Being a go-getter career woman, you know what you want and how to get it. You have everything sorted out—from the toughest challenges like managing your team to the simplest details like deciding what to wear for work. Do you also take charge of your own well-being to always look and feel good? It all starts with your crowning glory. Starting to lose hair? Good thing, there are ways to prevent hairloss in women.
Hairloss is a serious health and image issue that you have to nip in the bud. Hairloss prevention for women in their 20s is something to be concerned about. While it’s early and you’re still young, you can keep your thinning hair from getting worse.
Save your tresses from completely falling out and your self-esteem from falling apart. Read on to learn the expert-proven advice on how to prevent hairloss.
Spot the early signs of hairloss
Awareness is always the first step to solve a problem such as hairloss. Catching its early signs allows you to start finding the best treatment for thinning hair, which is more likely to be effective if done sooner.
Here are the telltale signs that you’re starting to suffer from hairloss:
- Widening of the part in your hair
- Noticeable thinning on the top of your head
- Handfuls of strands falling out when brushing or washing your hair
- Hair looking flatter or sleeker
- Thinner ponytail
- More skin visible on the scalp when your hair is pulled back
Get to the root of the problem
As soon as you detect the early signs of hairloss, the next thing to ask yourself is what causes your hair to thin out. Stressful life events, anemia, thyroid disorders, and sudden weight loss are among the main culprits of hairloss in women. Genetics may also make you susceptible to female pattern baldness. Find out the exact reason for your hairloss so that you’ll know how to address it.
Manage your stress and your hair
Stress alone can trigger common hairloss disorders such as alopecia areata (hairloss in round patches), trichotillomania (impulsive hair pulling), and telogen effluvium (increased hair shedding).
So if your hair is thinning and you’re often stressed out, hairloss prevention for women is as simple as taking steps to manage stress. Having a quick scalp massage once or twice a week is a great way to beat stress and promote hair growth by increasing blood flow to your hair.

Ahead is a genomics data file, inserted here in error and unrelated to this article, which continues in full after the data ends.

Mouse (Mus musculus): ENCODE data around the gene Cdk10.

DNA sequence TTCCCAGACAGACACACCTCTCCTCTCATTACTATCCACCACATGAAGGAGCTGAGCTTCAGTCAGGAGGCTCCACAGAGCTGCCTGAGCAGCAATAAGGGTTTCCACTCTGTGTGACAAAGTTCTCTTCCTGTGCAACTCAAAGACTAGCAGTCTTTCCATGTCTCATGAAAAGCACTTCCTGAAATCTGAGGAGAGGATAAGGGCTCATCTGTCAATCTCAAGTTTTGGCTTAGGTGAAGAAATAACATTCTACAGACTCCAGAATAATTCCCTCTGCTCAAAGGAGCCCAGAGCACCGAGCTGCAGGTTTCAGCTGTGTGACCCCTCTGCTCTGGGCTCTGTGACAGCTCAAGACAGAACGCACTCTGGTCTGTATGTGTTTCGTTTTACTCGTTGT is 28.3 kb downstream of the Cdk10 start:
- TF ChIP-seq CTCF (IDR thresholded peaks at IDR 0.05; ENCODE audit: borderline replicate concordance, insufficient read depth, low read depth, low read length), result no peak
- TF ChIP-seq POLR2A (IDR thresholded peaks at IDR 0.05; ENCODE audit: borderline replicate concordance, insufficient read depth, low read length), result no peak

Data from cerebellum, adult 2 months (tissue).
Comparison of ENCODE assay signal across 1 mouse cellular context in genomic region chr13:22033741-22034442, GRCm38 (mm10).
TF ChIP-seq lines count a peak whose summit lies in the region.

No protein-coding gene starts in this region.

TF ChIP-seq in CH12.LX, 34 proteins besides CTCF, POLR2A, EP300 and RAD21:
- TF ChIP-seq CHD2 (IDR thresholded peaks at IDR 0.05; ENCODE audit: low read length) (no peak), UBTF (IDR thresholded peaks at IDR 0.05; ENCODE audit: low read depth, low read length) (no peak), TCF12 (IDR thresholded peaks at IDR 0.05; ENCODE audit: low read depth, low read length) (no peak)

Keep your plate full with foods that fight hairloss
You—including your hair—are what you eat. One of the ways to prevent hairloss in women is eating foods rich in protein, iron, zinc, omega-3 fatty acids, and other nutrients that keep the hair strong and less prone to shedding.
Don’t misuse or overuse hair products
Dyes, sprays, gels, and other hair styling products won’t make you go bald, but using them too frequently or incorrectly can damage the hair follicles that are responsible for hair growth.
Follow these tips to prevent hairloss caused by hair product overuse or misuse:
- Test a small amount first to ensure you’re not allergic to the chemicals. A 41-year-old woman lost 90% of hair and had severe scalp itching after using a dye containing paraphenylenediamine (PPD). The hairloss and itching were allergic reactions to the chemical.
- Apply the dye starting from the ends. Avoid contact with the scalp, too. Don’t comb, brush or blow-dry your hair after dyeing it.
- Don’t leave the dye in for too long. Follow the product manufacturer’s recommended time.
- Wash your hair within 24 hours after applying the product. Otherwise, chemicals will build up on your scalp and cause itchiness and hair damage.
Go easy on heat styling tools
Hair irons, curlers, and blowers can give you that gorgeous, fresh-from-the-salon look. But the heat they subject your hair to—which is more than that of boiling water—isn’t worth having that selfie-ready hair. High heat can make your hair brittle and prone to falling out.
If you can’t avoid using those tools, keep these tips in mind to lessen hair damage and thinning:
- Use a heat-protecting spray or serum before styling your hair to hydrate and protect it from heat.
- Set your tools at the lowest temperature setting possible. If you see smoke, hear sizzles or burn your fingers while using a styling tool, lower its heat setting.
- Don’t leave the curler or iron on just one area of your hair for too long. Move it constantly every few seconds.
Keep your hair chemical treatments to a minimum
If you can avoid hair relaxing, rebonding, bleaching, and other chemical treatments altogether, the better to prevent hairloss or keep it from getting worse. The harsh chemicals used in salons can damage and weaken your hair. If you need to undergo these treatments, space them out every 6 months or longer to give your hair time to recover.
Avoid tight hairstyles
Tight buns and ponytails, braids, and cornrows pull on the hairline, causing excessive tension on the scalp that leads to hair thinning. Avoid these hairstyles as much as you can, and use loose styles instead.
Use the right kind of hair brush
A natural-bristle brush that’s less likely to damage your hair is better to use than one with plastic bristles. Be gentle when brushing your hair. If it’s wet, a comb is safer to use than a brush.
Consult a trichologist to know the best treatment for thinning hair
Because hairloss is embarrassing for many women, they just choose to suffer in silence and buy all sorts of topical products and thickening shampoos to solve their problem. But seeking help from a hair and scalp expert is still one of the best ways to prevent hairloss in women.
“It’s important that a woman suffering from hairloss see a specialist who can find out what is wrong and recommend the best treatment for thinning hair,” said Michael Bernstein, Svenson’s Chief Trichologist.
The sooner you visit a trichologist, the more likely you can prevent your hairloss from worsening. Book a free hair and scalp consultation with Svenson today. #TheHairlossAuthority.